Monthly Archives: November 2015

Maybe the worst insubordination against a commander-in-chief in U.S. history 1 comment

Why do most Grant biographers ignore this damning episode, in early 1868, when General-in-Chief Grant tried to help depose his superior, President Andrew Johnson? [From Grant Under Fire, pg. 560] In what may well have been the worst case of insubordination against a commander-in-chief in the nation’s history, the General-in-Chief actually lobbied certain senators to gain a conviction. Bolstering efforts to overthrow Johnson, Grant publicly forecast a threat to the […]

Four quotes related to the writing of history 2 comments

“Men hate the truth more than falsehood.”—Fire-eater R. B. Rhett Sr. to his namesake son, July 31, 1861, from the private papers of Wiley Sword. “A lot of folks like their Civil War history cut and dried, with a predictable cast of characters – they like to cheer the hero and hiss the villain. The curtain falls, and they say, ‘Very good, just as I remember the play.’”—Brian Pohanka, as […]

Did Grant “win” the American Civil War? 1 comment

Certain historians claim that Ulysses S. Grant “won” the American Civil War, a formulation far too simplistic to accurately reflect what actually happened. This chart is a simple reminder that other factors were involved. Grant may have led the Union army for the last year of the war, but Abraham Lincoln served as commander-in-chief of the nation’s entire armed forces, and historians rank him as one of the most effective […]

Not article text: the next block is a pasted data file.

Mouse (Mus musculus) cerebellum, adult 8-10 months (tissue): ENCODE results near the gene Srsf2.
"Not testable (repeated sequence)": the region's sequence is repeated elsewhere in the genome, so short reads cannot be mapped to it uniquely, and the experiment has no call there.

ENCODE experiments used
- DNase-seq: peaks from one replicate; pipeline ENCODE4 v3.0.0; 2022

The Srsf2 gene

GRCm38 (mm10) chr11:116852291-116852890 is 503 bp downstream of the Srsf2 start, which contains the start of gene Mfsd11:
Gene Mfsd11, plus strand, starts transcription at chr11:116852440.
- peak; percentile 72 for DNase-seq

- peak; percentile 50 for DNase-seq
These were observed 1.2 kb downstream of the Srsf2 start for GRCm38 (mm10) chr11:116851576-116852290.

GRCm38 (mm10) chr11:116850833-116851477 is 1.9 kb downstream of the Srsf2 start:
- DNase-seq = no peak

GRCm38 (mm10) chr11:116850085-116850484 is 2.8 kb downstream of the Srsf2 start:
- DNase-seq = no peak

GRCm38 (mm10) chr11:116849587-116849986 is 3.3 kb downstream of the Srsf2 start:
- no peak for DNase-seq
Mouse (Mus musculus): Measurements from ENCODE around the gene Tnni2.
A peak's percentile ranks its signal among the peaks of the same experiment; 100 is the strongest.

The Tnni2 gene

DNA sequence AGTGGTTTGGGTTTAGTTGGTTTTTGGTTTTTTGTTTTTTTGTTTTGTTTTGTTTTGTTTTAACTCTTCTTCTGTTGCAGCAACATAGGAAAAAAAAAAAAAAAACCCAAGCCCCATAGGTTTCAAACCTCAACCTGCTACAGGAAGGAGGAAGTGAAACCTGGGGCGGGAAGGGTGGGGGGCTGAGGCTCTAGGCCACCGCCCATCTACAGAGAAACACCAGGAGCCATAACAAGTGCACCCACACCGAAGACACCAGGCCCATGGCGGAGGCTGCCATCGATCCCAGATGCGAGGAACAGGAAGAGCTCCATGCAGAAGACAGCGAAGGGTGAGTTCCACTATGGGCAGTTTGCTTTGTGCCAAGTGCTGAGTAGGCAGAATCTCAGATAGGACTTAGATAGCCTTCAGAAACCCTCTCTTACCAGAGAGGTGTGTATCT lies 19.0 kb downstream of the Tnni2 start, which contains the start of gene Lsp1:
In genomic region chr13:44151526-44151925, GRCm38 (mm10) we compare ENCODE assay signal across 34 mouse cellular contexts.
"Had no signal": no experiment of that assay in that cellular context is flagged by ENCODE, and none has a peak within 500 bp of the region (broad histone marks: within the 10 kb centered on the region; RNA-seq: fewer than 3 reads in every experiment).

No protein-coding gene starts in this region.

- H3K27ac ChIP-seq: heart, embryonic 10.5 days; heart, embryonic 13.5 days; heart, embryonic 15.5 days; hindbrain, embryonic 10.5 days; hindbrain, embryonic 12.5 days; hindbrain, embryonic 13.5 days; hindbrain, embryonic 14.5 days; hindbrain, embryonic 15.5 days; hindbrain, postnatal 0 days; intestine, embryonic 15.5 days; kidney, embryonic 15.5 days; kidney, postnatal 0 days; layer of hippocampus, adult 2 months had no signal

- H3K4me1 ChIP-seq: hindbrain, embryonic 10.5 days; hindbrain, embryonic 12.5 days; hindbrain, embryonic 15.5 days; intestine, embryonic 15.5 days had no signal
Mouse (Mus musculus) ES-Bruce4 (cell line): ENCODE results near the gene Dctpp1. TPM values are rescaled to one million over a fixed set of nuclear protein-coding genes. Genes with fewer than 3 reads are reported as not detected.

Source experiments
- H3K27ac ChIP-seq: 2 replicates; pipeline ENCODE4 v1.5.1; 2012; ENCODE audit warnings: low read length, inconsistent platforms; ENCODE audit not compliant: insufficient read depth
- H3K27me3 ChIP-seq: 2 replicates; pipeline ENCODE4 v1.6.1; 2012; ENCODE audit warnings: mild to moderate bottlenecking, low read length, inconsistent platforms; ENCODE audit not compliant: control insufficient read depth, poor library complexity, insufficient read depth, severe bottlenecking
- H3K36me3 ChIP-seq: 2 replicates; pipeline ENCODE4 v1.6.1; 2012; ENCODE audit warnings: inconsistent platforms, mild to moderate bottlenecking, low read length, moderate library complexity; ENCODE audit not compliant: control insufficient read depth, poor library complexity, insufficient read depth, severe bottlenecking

A great one is gone: Wiley Sword passed away November 9

  According to Crowell Brothers Funeral Homes: Winfield Wiley Sword, age 77, of Suwanee, GA passed away Monday, November 9, 2015. Wiley was born in Mexico, Missouri on December 7, 1937 and lived there until the age of 7. He was a Civil War historian and published author who greatly enjoyed traveling and lecturing. Wiley was also an avid golfer, but nothing meant more to him that this family. […]

Fallacies concerning the Personal Memoirs of Ulysses S. Grant 1 comment

Michael B. Ballard’s review of Chris Mackowski’s Grant’s Last Battle: The Story Behind the Personal Memoirs of Ulysses S. Grant (November 2015 Civil War News Book Review), exemplifies the mind-set that my book, Grant Under Fire, so comprehensively opposes. Grant “did not rewrite history,” Dr. Ballard maintains, “he wrote it as he understood and lived it.” The reviewer does refer to “the accuracy, or lack thereof, of the memoirs,” yet […]